Jango Tamil Movie Review
After an exhausting 2 hours with Sabhaapathy, I decided to watch Jango, touted to be India’s first time loop film. After making films like Indru Netru Naalai and Maayavan, C.V. Kumar has again tried to do something new in Indian cinema with the concept of time loop.
While the trailer of the film was extremely intriguing, one could note from the trailer itself that the production of this film isn’t the quality you experienced in Indru Netru Naalai and Maayavan. The budget restrictions were clearly visible right from the casting to the VFX.
In a nutshell, the film is about how Goutham (played by newcomer Satheesh Kumar), a renowned doctor in Chennai saves his wife Nisha (played by Mirnalini Ravi) from being murdered by Michael (played by Hareesh Peradi). The concept of time loop isn’t new and we have seen it well in movies like Tom Cruise’s Edge of Tomorrow.
The first half of the film is cliche city with mood killing romances, comedy tracks which felt like snippets from M Rajesh’s past few outings and the lack of exploring the opportunities the protagonist had while being trapped in the time loop. It almost felt as though we were also trapped in the loop by watching this again and again.
The film took off after the interval when we were presented with a lite version of Minority Report where Goutham along with his police friend (Karunakaran) tries to find out the killer of Nisha before she’s actually killed. The main reason why the film doesn’t work is because the film places reliance on the time loop concept and nothing else. For example, in Indru Netru Naalai, without the time machine and the time travel concept, that movie would cease to exist, but in Jango there isn’t any cohesiveness between the sci-fi concept and the core plot of the film. Remove the sci-fi element, and what you’re left with is a romantic drama where there is a villain always on the verge of killing the heroine which has been tried and tested countless times.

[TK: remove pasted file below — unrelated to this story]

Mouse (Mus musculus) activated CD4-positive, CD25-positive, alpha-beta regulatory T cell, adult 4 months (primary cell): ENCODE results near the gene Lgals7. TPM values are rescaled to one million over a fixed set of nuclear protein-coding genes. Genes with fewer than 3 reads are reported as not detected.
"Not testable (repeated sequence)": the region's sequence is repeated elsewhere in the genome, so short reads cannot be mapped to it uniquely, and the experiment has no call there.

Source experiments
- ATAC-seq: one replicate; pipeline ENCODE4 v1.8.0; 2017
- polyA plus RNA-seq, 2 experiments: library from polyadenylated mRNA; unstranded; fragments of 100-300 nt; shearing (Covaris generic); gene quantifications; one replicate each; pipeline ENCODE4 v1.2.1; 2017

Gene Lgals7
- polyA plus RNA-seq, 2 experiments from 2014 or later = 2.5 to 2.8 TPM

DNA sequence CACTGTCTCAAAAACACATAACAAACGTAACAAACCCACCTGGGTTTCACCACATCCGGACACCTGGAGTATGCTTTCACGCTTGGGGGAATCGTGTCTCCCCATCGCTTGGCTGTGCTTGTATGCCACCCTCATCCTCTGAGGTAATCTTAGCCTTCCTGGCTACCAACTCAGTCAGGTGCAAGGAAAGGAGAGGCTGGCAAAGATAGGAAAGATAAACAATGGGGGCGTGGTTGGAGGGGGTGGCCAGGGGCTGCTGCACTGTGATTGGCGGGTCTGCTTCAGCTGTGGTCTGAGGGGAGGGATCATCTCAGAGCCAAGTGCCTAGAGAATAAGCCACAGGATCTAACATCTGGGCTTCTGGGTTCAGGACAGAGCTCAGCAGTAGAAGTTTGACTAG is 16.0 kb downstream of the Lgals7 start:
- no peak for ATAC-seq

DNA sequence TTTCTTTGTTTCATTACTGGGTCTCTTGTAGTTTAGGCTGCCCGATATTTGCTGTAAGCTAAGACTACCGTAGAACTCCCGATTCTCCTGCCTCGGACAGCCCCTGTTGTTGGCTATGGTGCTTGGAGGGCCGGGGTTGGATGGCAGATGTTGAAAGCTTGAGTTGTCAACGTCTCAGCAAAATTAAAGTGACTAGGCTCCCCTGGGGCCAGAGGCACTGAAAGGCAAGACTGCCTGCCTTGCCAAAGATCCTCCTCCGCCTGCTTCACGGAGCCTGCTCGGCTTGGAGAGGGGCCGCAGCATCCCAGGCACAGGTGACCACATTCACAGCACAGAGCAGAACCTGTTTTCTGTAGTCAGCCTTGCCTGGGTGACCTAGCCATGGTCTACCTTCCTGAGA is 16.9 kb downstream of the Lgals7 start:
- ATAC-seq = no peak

Coming to watch a sci-fi film, one can’t really blame the logic as long as the film plays to its sensibilities and offers a reasonable level of conviction. In the end, Jango succumbs to its cliches which is why the loop ends for Jango here.